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Lavery (1990)

mycelial organisms which show apical growth also grow exponentially. Plomley (1959) was the first to suggest that filamentous fungi have a 'growth unit' which is replicated at a constant rate and is composed of the apex of the hypha and a short length of supporting hypha. Trinci (1974) demonstrated that the total hyphal length of a mycelium and the number of tips increased exponentially at approximately the same rate. Thus, when the volume of the hyphal growth unit exceeds a critical volume a new branch, and hence, a new growing point, is initiated. This is equivalent to the division of a single cell when the cell reaches a critical volume. Hence, the rate of increase in hyphal mass, total length and number of tips is dictated by the specific growth rate and:

where H is total hyphal length and A is the number of growing tips.

In submerged culture (shake flask or fermenter) a mycelial organism may grow as dispersed hyphal fragments or as pellets (see also Chapters 6 and 9). The growth of pellets will be exponential until the density of the pellet results in diffusion limitation. Under such limitation the central biomass of the pellet will not receive a supply of nutrients, nor will potentially toxic products diffuse out. Thus, the growth of the pellet proceeds from the outer shell of biomass which is the actively growing zone and was described by Pirt (1975) as:

where M0 and M are the mycelium mass at time 0 and t, respectively. Thus, a plot of the cube root of mycelial mass against time will give a straight line, the slope of which equals k.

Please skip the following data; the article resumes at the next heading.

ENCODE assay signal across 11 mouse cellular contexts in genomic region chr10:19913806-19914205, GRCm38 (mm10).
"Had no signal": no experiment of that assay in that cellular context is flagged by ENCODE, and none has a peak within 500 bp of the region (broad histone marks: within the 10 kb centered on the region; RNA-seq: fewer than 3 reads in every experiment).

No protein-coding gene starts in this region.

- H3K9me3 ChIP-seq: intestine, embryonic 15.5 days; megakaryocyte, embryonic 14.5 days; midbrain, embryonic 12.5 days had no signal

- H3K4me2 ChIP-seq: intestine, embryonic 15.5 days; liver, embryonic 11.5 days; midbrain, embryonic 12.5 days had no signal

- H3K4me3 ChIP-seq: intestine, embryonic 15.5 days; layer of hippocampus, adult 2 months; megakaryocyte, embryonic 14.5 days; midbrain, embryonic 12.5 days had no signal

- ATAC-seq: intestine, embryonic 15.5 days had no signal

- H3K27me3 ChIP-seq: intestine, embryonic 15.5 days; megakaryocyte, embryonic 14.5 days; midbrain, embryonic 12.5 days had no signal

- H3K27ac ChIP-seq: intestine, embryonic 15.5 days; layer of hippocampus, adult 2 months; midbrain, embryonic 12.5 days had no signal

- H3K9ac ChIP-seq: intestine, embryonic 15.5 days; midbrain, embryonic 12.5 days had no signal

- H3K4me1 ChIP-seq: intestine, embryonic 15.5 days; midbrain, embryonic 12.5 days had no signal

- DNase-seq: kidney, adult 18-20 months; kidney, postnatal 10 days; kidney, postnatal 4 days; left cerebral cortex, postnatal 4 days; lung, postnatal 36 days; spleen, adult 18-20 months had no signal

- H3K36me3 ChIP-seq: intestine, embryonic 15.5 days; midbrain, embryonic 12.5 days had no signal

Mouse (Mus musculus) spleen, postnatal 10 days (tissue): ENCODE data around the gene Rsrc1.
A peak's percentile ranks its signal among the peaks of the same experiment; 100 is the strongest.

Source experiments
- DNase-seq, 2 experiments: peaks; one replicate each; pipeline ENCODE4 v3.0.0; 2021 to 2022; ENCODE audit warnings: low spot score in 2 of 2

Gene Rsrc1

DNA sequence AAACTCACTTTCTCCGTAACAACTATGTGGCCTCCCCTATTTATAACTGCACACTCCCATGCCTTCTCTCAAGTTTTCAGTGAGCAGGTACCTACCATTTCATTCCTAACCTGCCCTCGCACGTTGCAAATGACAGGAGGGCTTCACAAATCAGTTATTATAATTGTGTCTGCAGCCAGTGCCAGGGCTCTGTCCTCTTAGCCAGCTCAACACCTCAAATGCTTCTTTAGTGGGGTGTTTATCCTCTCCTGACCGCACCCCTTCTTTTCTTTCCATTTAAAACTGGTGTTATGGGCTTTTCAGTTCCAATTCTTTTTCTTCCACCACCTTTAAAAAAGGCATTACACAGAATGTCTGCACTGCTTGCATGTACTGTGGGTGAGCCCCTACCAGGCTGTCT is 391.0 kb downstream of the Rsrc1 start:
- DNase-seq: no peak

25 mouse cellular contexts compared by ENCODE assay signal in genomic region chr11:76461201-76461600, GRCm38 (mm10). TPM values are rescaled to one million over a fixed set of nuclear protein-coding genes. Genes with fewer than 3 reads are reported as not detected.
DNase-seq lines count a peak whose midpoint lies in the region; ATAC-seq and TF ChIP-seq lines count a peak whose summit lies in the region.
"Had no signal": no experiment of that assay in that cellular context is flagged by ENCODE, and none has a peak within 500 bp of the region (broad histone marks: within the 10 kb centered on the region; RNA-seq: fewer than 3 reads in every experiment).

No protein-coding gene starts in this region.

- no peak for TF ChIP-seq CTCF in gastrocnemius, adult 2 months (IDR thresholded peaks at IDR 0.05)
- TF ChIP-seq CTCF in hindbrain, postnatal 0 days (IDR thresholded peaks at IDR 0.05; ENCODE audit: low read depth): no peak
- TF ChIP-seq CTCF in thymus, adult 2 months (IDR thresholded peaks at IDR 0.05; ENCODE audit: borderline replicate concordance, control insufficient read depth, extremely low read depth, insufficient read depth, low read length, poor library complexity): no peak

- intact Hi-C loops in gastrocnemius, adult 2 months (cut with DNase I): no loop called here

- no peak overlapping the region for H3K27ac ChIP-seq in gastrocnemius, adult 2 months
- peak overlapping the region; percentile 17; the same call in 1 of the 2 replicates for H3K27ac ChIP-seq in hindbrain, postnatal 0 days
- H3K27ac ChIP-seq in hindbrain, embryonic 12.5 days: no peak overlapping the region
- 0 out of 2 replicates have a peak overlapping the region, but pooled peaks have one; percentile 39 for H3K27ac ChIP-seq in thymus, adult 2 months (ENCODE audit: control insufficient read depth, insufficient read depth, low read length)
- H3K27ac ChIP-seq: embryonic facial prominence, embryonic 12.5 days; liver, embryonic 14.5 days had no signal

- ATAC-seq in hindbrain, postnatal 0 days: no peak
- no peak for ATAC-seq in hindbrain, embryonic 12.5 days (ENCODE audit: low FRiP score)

It is possible for new pellets to be generated by the fragmentation of old pellets and, thus, the behaviour of a pelleted culture may be intermediate between exponential and cube root growth.

Whether the organism is unicellular or mycelial the foregoing equations predict that growth will continue indefinitely. However, growth results in the consumption of nutrients and the excretion of microbial products; events which influence the growth of the organism. Thus, after a certain time the growth rate of the culture decreases until growth ceases. The cessation of growth may be due to the depletion of some essential nutrient in the medium (substrate limitation), the accumulation of some autotoxic product of the organism in the medium (toxin limitation) or a combination of the two.

The nature of the limitation of growth may be explored by growing the organism in the presence of a range of substrate concentrations and plotting the biomass concentration at stationary phase against the initial substrate concentration, as shown in Fig. 2.2. From Fig. 2.2 it may be seen that over the zone A to B an increase in initial substrate concentration gives a proportional increase in the biomass produced at stationary phase. The situation may be described by the equation:

where * is the concentration of biomass produced, Y is the yield factor (g biomass produced g~'